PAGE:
Eat clean: Balance out the butter and sugar in traditional holiday meals by sticking to healthy snacks throughout the day. A snack of fresh fruit or vegetables throughout the day ensures that you are getting the nutrients you need while also minimizing the risk that you’ll overeat at dinner.

Avoid excessive alcohol use: Between holiday parties, get-togethers with old friends, and luxurious meals, the holiday season is rife with opportunities to drink heavily. Alcohol is a depressant and can actually add to the stress you feel around this time. Moderate your intake of alcohol to ensure better sleep and a better mood throughout the season.

Get enough sleep

Getting enough sleep is a crucial part of self-care. This can be challenging when your to-do lists are actually making more to-do lists, but take time for yourself to unwind and get the rest you require. If you have a hard time winding down at the end of a long day, we recommend turning off your screens at least an hour before you head to bed. This helps you disconnect from the stressors of social media. You can also take a hot bath, read a book, and practice some deep breathing before you close your eyes to let go of tension.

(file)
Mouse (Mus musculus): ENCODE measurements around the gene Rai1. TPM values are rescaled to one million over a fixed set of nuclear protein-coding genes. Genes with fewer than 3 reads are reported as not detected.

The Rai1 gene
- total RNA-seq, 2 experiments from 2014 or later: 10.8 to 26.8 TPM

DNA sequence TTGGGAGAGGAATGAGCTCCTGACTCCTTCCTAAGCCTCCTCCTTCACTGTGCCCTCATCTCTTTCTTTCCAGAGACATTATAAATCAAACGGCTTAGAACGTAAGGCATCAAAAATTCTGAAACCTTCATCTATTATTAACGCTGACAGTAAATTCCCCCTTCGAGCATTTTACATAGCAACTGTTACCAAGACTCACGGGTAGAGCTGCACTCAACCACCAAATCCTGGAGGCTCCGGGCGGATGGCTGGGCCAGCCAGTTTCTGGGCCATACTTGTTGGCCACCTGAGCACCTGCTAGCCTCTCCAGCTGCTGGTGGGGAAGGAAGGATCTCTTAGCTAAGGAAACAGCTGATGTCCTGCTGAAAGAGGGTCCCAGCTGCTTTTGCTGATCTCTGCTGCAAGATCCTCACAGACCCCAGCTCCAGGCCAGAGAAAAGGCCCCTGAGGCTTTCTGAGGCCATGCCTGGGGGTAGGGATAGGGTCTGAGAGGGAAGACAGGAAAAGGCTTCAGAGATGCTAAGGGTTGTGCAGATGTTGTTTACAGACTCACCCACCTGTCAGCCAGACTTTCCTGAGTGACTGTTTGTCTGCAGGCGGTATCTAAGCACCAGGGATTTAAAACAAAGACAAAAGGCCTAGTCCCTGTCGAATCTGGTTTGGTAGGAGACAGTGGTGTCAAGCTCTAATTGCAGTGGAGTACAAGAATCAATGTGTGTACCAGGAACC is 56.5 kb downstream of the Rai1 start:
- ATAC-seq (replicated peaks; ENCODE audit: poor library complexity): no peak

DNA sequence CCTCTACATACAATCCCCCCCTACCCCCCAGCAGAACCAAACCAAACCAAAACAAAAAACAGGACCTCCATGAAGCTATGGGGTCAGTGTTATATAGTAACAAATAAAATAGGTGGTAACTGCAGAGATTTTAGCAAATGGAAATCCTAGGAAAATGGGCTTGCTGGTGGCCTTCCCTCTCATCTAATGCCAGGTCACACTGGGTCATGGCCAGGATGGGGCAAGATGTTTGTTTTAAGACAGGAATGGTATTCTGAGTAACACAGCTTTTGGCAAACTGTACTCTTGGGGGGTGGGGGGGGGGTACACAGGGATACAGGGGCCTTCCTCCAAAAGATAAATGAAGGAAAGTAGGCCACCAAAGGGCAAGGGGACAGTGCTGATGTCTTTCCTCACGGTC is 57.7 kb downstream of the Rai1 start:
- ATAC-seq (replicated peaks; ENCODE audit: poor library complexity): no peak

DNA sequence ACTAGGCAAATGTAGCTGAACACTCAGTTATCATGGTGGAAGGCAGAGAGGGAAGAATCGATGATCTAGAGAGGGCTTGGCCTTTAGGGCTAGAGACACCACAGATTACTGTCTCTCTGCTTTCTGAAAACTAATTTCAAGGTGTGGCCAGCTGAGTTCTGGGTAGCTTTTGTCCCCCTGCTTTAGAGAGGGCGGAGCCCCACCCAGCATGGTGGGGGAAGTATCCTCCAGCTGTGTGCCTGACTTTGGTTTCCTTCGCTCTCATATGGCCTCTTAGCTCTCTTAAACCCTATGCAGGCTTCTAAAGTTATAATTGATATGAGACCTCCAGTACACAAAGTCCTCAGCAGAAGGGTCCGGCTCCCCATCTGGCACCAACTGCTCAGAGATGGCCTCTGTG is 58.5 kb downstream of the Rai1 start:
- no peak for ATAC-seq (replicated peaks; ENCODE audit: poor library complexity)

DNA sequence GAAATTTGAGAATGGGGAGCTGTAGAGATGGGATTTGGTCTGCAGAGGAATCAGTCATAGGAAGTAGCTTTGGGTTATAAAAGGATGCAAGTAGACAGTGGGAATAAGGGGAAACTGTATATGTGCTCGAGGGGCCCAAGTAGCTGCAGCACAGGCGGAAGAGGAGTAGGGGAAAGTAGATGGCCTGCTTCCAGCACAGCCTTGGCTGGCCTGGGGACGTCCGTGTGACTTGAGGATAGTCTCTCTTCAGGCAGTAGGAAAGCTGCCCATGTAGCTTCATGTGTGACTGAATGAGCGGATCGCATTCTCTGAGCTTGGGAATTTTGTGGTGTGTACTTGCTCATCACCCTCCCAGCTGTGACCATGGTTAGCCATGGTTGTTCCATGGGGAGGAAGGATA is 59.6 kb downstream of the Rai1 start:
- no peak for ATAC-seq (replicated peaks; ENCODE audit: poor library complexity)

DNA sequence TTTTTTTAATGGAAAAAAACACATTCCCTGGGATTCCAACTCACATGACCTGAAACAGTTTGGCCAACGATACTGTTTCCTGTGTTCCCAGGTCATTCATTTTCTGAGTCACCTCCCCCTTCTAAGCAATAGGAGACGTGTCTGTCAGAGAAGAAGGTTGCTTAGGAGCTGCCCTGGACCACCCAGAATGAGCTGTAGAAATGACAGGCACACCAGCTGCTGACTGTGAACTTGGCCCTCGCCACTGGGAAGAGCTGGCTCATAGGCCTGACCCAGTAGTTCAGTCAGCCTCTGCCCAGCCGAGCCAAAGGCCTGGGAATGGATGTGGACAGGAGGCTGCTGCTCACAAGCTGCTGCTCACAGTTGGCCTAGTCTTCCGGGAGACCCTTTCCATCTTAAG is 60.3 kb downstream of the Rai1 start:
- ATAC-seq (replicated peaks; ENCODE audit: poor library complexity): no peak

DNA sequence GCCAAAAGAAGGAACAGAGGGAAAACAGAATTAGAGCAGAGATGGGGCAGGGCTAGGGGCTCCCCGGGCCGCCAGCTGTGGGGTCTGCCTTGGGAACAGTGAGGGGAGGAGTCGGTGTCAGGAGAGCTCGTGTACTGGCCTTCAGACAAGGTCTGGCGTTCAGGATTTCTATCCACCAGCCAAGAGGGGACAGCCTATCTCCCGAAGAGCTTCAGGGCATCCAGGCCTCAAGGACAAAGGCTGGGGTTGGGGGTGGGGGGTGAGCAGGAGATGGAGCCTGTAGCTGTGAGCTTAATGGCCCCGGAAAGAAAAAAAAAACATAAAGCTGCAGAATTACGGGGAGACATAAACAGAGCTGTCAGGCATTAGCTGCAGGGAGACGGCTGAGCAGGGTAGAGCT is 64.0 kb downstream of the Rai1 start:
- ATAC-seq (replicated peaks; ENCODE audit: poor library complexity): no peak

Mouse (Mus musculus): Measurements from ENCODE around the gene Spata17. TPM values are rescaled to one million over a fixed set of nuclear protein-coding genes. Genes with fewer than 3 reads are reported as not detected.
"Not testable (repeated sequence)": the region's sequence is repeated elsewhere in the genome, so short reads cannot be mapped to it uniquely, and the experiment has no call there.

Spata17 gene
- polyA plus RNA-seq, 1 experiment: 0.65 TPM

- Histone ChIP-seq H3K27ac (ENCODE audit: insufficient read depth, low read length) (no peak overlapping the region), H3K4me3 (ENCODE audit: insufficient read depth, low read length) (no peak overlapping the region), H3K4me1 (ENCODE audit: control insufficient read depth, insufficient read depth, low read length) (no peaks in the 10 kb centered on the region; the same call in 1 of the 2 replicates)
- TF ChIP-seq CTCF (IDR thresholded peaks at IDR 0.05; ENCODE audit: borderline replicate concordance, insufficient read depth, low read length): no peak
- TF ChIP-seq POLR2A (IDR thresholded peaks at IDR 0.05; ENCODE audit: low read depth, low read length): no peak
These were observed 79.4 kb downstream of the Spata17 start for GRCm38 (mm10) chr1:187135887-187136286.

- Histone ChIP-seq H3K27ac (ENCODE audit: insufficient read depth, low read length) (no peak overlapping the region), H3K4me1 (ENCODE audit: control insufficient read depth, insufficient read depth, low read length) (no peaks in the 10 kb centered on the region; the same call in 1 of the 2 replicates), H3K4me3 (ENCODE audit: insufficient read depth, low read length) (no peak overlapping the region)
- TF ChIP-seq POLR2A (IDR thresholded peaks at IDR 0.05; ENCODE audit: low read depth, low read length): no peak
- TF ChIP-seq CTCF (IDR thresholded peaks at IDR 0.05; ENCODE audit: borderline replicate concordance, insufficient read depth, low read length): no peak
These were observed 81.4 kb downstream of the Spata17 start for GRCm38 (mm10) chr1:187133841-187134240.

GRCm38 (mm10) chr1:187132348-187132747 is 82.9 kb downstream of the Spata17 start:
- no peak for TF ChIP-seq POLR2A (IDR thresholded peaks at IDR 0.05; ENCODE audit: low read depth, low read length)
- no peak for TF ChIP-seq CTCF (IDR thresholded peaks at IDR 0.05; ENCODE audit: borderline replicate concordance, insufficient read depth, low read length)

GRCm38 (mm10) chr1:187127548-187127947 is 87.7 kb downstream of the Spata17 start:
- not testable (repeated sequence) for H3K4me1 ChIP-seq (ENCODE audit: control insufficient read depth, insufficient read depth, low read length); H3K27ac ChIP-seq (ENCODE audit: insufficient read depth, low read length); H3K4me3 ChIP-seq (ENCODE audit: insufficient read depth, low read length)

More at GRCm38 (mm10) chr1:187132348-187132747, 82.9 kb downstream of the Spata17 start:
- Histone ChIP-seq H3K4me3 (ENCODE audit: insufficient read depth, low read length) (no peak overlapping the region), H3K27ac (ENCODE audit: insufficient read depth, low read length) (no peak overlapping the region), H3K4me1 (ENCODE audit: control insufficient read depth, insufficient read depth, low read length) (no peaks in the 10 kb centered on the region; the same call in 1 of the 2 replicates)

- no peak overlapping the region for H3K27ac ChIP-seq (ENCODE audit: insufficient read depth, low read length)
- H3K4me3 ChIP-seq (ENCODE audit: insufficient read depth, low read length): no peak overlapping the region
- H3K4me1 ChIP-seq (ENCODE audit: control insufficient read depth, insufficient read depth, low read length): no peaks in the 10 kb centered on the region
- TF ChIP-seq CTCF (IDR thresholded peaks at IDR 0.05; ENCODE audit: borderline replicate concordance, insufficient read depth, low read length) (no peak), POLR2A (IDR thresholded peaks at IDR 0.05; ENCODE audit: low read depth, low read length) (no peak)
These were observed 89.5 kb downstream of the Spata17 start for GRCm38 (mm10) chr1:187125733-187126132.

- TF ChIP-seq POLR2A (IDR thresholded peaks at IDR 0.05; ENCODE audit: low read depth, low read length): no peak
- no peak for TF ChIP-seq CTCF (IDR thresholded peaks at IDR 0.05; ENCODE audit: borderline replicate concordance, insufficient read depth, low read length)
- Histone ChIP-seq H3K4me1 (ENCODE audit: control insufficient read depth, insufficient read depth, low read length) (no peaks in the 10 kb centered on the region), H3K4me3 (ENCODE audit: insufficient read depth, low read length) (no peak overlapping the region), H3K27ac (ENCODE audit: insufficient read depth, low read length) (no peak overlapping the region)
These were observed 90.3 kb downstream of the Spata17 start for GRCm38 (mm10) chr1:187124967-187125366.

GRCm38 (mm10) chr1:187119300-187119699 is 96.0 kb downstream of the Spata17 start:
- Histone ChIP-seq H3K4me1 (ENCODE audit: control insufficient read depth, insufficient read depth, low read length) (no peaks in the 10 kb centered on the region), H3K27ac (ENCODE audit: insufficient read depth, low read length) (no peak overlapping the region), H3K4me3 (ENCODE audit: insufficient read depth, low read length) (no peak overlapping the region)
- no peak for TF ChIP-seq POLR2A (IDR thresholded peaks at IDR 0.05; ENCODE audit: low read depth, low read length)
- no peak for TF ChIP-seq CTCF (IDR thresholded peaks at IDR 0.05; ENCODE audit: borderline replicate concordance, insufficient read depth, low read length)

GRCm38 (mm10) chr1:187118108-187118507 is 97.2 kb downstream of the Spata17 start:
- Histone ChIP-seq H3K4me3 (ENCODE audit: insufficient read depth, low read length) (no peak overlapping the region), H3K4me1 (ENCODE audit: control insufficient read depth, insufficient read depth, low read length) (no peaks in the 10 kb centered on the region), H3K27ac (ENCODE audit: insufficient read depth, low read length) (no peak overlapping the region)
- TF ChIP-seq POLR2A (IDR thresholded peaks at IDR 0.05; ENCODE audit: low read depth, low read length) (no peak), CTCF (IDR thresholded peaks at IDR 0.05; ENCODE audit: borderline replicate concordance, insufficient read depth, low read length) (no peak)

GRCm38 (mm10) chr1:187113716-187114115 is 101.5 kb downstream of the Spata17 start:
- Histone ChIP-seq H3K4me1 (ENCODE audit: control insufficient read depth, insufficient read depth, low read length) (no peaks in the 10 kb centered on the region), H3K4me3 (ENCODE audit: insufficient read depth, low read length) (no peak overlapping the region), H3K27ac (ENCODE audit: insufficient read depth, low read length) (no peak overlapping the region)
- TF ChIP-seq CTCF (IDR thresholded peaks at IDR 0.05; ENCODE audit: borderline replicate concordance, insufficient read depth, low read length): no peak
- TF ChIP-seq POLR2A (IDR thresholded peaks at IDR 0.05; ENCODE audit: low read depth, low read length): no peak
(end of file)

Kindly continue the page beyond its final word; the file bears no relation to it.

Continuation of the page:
The healthy habits listed above can also help you fall asleep. Consuming a heavy meal, a sugary dessert or drinking alcohol shortly before bed can negatively affect your digestion and metabolism, which can make your sleep fitful. Eat your last meal at least three hours before you head to bed and refrain from alcohol consumption right before you go to sleep to improve your rest and set yourself up well for the next day.

Find some time for yourself